|Publication number||US3417069 A|
|Publication date||Dec 17, 1968|
|Filing date||Oct 10, 1963|
|Priority date||Oct 10, 1963|
|Publication number||US 3417069 A, US 3417069A, US-A-3417069, US3417069 A, US3417069A|
|Inventors||Pauls Davis, Vogt Herwart C|
|Original Assignee||Wyandotte Chemical Corp|
|Export Citation||BiBTeX, EndNote, RefMan|
|Patent Citations (6), Referenced by (7), Classifications (14)|
|External Links: USPTO, USPTO Assignment, Espacenet|
United States Patent 3,417,069 POLYHALOGENOUS EPOXY COPOLYMERS Pauls Davis, Gibraltar, and Herwart C. Vogt, Grosse Ile, Mich., assignors to Wyaudotte Chemical Corporation,
Wyandotte, Mich, a corporation of Michigan No Drawing. Filed Oct. 10, 1963, Ser. No. 315,353 The portion of the term of the patent subsequent to Oct. 24, 1984, has been disclaimed 35 Claims. (Cl. 260'-92.3)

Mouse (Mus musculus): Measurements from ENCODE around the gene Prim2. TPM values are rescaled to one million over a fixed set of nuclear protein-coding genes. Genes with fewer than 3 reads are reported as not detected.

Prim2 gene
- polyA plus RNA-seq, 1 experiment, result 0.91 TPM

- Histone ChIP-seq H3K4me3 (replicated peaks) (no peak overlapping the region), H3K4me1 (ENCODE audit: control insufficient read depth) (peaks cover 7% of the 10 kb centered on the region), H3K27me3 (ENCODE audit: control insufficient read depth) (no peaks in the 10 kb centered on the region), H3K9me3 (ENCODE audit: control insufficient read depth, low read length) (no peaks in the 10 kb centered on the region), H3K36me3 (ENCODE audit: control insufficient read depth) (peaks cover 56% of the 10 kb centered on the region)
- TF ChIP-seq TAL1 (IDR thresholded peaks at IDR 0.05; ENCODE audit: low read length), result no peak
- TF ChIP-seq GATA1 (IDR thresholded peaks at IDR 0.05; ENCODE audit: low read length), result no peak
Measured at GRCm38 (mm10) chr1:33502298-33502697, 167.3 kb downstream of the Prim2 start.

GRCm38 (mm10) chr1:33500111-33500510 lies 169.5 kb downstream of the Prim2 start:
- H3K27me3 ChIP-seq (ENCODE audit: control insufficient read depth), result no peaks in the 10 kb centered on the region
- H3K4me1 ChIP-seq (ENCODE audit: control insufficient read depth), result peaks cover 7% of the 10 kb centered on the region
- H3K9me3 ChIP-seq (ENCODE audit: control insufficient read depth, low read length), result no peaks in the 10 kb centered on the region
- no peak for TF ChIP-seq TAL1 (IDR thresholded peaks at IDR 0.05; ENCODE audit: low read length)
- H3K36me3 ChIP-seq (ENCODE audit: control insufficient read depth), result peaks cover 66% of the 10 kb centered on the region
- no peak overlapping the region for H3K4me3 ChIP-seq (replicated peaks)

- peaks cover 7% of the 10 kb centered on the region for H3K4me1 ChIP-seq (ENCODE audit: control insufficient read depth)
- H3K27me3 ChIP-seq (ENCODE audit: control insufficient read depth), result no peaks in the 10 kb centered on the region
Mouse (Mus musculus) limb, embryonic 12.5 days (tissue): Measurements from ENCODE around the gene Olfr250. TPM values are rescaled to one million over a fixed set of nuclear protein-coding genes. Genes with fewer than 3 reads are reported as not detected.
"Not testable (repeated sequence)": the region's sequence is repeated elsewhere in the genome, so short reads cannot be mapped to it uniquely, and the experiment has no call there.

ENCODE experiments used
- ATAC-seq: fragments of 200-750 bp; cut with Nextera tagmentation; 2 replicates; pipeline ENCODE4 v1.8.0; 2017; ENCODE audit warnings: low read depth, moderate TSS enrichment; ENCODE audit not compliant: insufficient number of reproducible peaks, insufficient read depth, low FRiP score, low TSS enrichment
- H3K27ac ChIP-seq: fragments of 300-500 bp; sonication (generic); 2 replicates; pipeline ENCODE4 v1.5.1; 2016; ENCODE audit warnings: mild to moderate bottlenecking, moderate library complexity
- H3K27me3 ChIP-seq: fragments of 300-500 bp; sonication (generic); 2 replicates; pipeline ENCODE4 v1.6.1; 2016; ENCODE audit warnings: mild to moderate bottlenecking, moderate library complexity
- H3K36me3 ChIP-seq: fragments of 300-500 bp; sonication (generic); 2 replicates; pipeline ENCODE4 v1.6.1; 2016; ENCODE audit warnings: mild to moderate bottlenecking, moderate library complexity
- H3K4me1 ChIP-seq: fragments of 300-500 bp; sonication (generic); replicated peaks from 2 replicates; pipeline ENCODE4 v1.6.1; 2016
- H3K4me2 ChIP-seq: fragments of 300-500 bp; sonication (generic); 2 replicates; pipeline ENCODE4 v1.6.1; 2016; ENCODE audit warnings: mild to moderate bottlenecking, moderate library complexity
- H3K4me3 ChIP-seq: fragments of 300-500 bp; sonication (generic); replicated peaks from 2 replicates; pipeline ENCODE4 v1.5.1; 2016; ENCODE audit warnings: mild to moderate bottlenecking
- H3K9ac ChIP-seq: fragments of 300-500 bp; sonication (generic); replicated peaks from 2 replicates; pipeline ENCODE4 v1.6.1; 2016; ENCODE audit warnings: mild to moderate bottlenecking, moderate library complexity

ABSTRACT OF THE DISCLOSURE The present invention relates to copolymers, and is more particularly concerned with polyhalogenous epoxy copolymers which may be cured to produce various useful resinous products having resistance to chemical action and to fire.
Epoxy resins are well known in the art. The most common general purpose epoxy resins are derivatives of bisphenol A and epichlorohydrin, and have the following general formula:
wherein n is an integer including zero.
More recently epoxy resins have been develop-ed which are produced by the epoxidation of polybutadiene, for example, as disclosed in U.S. Patents 2,826,556, 2,829,130, 2,829,131, 2,829,135, and 2,833,747. However, the epoxy resins of the prior art are highly flammable and cannot be used for applications requiring a degree of fire resistance.